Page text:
Let’s first discuss about the time coordinate in research problem. In a decision problem, the time dimension is always the future. Consider the following questions. What must we do the first of the following month so as to generate the required effect the following month? What will customer response be to our contemplated advertising for the month of December? These questions point out the futurity element of the time dimension of a decision problem.
Managers constantly run the risk of making the right decision at the wrong time. Opportunities are temporary; the management which considers the environment static is bound to fail. For that reason, it is important that the choice maker and the researcher set up the correct time reference for the decision.
Figure 1: Time and Space Coordinates in Research Problem
What is the ideal time decision for the producer of small electric powered engines? The company is interested in awareness at the point in time when it contemplates possible actions, either to modify that awareness level or to operate within that constraint. If its decision is to be enforced on March 28, 2018, it would prefer to understand the conditions in the universe on that date. If the implementation would be delayed for 15 or 20 weeks, the business would wish to understand the state of the universe on those dates. Huge time intensive capital expenses might be initiated in the foreseeable future, but the size of the spending relies upon estimations of conditions at a distant point in time. The challenge of road development and the road’s capacity to manage peak loads are common examples. Study of the present or the past is suitable only in so far as it can indicate the future.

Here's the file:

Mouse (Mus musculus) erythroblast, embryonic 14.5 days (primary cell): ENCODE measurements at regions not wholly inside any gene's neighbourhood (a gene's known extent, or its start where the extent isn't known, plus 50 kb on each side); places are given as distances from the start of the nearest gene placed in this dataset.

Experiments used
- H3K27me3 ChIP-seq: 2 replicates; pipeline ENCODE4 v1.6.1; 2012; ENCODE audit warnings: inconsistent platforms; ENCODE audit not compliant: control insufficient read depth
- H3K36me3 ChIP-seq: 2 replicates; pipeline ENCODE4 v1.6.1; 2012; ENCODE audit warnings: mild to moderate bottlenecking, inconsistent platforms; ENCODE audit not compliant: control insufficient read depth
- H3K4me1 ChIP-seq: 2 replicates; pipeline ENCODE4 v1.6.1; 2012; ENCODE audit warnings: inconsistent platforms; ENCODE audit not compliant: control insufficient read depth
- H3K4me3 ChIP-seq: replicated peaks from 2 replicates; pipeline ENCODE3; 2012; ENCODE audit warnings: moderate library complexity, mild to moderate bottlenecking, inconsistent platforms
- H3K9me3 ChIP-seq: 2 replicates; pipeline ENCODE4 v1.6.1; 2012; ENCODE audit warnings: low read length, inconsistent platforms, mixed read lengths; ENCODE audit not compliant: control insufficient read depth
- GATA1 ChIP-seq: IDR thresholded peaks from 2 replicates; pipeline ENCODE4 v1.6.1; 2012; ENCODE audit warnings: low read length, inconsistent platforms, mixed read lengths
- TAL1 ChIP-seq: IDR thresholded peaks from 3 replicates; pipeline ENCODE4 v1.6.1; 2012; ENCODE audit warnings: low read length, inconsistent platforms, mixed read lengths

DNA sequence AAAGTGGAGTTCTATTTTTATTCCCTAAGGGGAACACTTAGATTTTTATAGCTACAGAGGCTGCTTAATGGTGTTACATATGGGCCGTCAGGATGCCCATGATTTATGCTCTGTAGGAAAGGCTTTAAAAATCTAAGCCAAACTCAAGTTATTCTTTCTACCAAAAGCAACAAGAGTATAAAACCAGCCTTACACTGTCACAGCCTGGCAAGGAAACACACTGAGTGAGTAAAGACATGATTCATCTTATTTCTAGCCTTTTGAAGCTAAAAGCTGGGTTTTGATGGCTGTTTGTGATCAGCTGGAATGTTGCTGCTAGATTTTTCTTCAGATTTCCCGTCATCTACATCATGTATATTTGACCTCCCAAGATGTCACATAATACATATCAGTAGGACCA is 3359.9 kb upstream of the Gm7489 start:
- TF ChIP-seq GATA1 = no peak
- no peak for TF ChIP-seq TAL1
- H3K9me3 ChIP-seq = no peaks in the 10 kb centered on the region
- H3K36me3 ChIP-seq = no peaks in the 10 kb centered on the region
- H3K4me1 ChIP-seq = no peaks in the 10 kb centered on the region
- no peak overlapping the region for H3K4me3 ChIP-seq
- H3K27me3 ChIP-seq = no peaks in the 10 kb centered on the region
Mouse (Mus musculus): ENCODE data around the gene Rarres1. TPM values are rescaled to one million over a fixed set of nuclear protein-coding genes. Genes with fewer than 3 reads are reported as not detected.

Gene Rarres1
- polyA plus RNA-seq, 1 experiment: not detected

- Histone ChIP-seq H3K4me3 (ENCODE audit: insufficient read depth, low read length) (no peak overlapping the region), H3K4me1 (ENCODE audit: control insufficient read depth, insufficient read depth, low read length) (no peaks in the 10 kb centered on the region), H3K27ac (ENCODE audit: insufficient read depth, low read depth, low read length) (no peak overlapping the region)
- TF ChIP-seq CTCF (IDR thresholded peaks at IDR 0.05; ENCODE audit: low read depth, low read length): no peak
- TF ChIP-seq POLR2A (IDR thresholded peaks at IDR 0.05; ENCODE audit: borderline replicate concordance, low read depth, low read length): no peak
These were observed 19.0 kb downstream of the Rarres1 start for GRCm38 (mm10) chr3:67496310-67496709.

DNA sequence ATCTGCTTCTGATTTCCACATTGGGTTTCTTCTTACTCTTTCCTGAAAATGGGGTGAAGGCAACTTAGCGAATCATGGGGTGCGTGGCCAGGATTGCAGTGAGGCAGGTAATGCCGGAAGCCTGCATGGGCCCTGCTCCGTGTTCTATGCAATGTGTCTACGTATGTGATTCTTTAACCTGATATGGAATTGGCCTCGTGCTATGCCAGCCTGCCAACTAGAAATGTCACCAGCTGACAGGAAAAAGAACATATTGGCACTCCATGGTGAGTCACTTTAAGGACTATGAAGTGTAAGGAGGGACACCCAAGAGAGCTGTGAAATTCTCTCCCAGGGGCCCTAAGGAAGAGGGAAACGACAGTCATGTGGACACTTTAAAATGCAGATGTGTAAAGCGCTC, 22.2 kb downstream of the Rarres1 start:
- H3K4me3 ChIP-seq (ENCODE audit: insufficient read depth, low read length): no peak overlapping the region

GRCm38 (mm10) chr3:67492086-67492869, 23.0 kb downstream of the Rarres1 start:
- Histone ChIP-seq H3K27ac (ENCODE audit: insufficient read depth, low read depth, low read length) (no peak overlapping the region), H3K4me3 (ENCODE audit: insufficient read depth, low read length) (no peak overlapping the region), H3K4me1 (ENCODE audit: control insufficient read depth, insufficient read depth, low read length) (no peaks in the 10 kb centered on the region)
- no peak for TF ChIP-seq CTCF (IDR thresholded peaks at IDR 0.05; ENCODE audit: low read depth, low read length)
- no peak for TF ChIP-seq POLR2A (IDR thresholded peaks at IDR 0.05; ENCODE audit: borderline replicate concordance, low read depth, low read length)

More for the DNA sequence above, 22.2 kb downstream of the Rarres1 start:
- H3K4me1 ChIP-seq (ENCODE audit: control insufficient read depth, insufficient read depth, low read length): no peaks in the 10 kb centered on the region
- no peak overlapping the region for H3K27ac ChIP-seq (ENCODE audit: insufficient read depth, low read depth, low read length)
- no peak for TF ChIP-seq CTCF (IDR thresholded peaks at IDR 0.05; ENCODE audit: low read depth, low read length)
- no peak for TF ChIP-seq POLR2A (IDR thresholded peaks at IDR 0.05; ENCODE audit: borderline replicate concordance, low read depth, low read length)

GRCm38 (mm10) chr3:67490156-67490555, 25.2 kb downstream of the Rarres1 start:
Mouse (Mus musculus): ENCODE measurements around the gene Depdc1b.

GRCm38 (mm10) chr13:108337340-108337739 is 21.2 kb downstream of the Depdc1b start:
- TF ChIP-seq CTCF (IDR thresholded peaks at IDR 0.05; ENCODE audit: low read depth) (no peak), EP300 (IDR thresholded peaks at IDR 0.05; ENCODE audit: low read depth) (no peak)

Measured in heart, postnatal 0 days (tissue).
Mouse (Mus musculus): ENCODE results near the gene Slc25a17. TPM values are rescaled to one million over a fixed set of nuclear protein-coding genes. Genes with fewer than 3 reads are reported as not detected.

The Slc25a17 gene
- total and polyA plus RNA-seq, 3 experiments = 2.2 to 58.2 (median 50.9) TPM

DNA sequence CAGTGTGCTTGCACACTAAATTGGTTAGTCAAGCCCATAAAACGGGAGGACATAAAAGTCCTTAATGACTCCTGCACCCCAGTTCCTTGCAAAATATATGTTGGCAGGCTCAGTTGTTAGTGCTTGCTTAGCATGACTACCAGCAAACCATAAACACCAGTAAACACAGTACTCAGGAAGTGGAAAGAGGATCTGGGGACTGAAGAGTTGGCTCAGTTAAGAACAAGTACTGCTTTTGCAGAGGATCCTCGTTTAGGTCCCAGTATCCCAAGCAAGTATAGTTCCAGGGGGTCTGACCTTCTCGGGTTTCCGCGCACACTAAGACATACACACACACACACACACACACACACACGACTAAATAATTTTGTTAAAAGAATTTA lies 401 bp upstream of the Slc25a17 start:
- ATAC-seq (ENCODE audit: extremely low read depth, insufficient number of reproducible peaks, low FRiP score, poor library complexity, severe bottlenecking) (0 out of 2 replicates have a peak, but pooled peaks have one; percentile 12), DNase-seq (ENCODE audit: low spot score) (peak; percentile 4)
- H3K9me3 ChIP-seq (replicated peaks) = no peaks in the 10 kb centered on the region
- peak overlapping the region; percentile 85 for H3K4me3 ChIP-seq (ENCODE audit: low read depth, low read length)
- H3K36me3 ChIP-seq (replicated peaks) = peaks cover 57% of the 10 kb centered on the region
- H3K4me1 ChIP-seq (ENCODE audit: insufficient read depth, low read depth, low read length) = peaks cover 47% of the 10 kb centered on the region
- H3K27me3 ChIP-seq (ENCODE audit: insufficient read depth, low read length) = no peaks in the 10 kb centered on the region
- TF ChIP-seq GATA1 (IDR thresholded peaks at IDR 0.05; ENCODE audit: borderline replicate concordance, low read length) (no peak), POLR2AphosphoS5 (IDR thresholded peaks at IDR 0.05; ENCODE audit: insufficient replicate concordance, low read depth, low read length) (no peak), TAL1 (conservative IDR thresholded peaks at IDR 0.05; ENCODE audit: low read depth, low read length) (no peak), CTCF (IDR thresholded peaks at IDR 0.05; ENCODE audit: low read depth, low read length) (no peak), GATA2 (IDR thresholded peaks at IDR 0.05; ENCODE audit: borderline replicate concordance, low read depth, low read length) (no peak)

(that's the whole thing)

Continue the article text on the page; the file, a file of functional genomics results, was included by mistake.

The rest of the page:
The space coordinates in research problem provide you with the geographical limits within which the action is to be taken. In the problem definition, these lines are hardly ever neat political partitions or subdivisions. Advertising media usually do not halt abruptly at city or state lines. Merchants and wholesalers normally welcome clients no matter where the consumers live. Sales territories may, however, be set up along country or state lines. Similarly, licensing by government units may decide the correct space coordinates. In the absence of these types of externally added constraints, the problem definition, in theory, frequently consists of the whole earth or the total of India. Recognition of this fact in the problem definition will help evaluate the utility of a research universe which is noticeably smaller sized.
The universe of interest could be described either conceptually or by enumeration. For instance, all current accounts of a corporation can be obtained from current records. These accounts have certain geographical locations, but the specification of location is not essential.
The enumerative method of universe specification is suitable provided that the decision maker has that group as his or her target and has a list available.